Best Practices – Utility Cuts in Concrete Pavement

Concrete pavements have long been recognized as clean, smooth riding, strong, and durable, and properly designed and constructed concrete pavements should provide several decades of zero- to low-maintenance service. At times, it is necessary to cut trenches in some concrete pavements, particularly in urban areas, in order to repair or install utilities such as sewers, drainage structures, water mains, gas mains and service
lines, telecommunication lines, and power conduits. Unless the cost of trenchless methods that do not disturb the pavement is justified, the pavement must be opened up, the utility installed or repaired, and the pavement restored using a utility cut restoration. If these operations are carried out properly (see Appendix 1 for the step-by-step process of making a utility cut in a concrete pavement), there will be minimal impact on the pavement’s functional serviceability, ride quality, and lifespan.

Guide to Full Depth Reclamation (FDR)

About This Guide

This Guide to Full-Depth Reclamation (FDR) with Cement is a product of the National Concrete Pavement Technology Center (CP Tech Center) at Iowa State University’s Institute for Transportation, with funding from the Portland Cement Association. Th e guide provides a concise discussion of all aspects of selecting, designing, and constructing a reclaimed, cement stabilized asphalt base in preparation for a new pavement surface layer.

Guide for Roller-Compacted Concrete Pavements – NCPTC

Roller-compacted concrete (RCC) gets its name from the heavy vibratory steel drum and rubber-tired rollers used to compact it into its final form. RCC has similar strength properties and consists of the same basic ingredients as conventional concrete—well-graded aggregates, cementitious materials, and water—but has different mixture proportions. The largest difference between RCC mixtures and conventional concrete mixtures is that RCC has a higher percentage of fine aggregates, which allows for tight packing and consolidation.

 

Roller-Compacted Concrete Density: Principles and Practices – PCA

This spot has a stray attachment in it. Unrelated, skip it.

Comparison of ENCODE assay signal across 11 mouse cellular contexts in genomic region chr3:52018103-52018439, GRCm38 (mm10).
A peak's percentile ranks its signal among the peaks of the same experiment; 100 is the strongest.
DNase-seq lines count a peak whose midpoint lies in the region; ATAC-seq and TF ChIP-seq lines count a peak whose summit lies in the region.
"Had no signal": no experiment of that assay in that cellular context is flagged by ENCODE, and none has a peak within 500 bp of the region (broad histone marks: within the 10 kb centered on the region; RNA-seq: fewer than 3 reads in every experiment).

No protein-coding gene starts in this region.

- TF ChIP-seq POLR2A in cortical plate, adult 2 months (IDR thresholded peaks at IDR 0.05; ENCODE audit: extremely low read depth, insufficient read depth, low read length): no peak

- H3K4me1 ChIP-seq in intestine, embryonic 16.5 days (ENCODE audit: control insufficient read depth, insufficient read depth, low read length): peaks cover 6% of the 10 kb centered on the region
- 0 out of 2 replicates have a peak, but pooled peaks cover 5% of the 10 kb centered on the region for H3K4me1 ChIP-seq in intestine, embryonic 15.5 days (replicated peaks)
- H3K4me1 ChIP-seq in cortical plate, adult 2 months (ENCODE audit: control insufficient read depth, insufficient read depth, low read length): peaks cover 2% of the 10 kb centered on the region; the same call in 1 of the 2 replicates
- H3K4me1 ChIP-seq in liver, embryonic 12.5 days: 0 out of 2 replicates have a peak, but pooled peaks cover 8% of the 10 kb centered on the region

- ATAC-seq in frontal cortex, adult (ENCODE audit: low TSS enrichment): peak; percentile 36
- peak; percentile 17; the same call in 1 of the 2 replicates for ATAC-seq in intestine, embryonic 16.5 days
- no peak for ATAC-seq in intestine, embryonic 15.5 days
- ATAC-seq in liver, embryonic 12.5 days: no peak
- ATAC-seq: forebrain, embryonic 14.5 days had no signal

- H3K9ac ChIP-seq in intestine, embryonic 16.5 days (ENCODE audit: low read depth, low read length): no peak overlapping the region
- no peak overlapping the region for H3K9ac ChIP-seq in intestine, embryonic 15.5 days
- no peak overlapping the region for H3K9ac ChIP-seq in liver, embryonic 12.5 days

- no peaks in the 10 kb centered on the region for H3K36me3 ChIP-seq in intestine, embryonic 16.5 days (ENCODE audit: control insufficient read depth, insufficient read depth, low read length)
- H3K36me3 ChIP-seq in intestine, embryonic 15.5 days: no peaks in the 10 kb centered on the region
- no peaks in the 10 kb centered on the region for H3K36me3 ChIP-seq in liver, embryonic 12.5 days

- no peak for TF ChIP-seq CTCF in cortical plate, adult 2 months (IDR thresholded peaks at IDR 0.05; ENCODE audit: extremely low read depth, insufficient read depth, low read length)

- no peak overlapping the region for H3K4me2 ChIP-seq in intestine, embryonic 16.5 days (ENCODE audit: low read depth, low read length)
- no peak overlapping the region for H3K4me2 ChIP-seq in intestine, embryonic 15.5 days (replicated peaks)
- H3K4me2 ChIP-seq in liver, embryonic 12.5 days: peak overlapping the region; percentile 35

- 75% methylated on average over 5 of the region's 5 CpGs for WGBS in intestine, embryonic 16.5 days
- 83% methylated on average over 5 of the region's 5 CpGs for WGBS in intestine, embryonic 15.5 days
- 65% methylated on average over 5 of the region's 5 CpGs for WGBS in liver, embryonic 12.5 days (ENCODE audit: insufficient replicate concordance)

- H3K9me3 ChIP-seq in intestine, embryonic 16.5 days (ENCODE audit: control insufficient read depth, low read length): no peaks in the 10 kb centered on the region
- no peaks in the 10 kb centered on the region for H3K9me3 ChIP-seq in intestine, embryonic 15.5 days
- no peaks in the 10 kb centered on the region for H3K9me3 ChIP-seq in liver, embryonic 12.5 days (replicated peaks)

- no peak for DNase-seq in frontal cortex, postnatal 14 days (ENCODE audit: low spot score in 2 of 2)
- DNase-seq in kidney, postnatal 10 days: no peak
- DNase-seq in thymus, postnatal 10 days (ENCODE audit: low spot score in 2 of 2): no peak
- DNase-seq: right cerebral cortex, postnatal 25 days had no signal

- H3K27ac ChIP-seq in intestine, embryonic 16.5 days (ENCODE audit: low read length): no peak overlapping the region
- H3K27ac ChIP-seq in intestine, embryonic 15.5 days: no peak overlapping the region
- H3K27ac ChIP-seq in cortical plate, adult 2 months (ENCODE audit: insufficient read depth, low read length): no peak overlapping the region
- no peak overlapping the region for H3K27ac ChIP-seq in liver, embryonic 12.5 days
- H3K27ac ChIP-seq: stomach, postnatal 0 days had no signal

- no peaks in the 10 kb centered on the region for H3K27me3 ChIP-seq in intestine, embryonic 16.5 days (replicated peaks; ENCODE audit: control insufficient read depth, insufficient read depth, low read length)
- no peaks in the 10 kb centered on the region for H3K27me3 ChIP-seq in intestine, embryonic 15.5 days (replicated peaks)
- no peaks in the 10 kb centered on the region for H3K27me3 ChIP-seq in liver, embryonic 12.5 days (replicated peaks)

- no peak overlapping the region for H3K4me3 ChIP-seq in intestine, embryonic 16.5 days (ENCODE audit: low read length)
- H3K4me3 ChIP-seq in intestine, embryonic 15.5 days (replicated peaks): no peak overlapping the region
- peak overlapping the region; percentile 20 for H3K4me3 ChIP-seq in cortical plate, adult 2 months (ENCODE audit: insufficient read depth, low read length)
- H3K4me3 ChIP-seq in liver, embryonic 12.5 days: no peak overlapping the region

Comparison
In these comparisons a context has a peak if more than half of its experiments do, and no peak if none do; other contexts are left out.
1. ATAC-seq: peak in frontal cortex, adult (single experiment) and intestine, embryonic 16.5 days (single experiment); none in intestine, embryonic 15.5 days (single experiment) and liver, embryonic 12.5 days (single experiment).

A key to design and construction using RCC is the application of testing procedures for both laboratory and field density that is representative of in-place conditions. Several test methods developed over the last 20 years are described in this publication. Also included is information on soil mechanics and concrete methodology aspects of RCC as well as a discussion on various standard compaction methods.

 

Permeable Interlocking Concrete Pavement – Caltrans

Section 40-9 includes specifications for furnishing and installing concrete pavers for permeable interlocking concrete pavement (PICP).

40-9.01B Definitions

Bundle: Several paver layers packaged together.

Paver layer: Concrete pavers manufactured into patterned layers and ready for mechanical installation.

Mechanical installation: Using a machine to lift and install paving layers.

Laying face: Exposed, vertical face of a row of concrete pavers complete in place.

 

SR298 Guide to RCC Pavements – NCPTC

Roller-compacted concrete (RCC) is an economical, fast-construction candidate for many pavement applications. It has traditionally been used for pavements carrying heavy loads in low-speed areas because of its relatively coarse surface. However, in recent years its use in commercial areas and for local streets and highways has been increasing. This guide provides owner-agencies, contractors, materials suppliers, and others with a thorough introduction to and updated review of RCC and its many paving applications.

SF Permeable Paving Stone Systems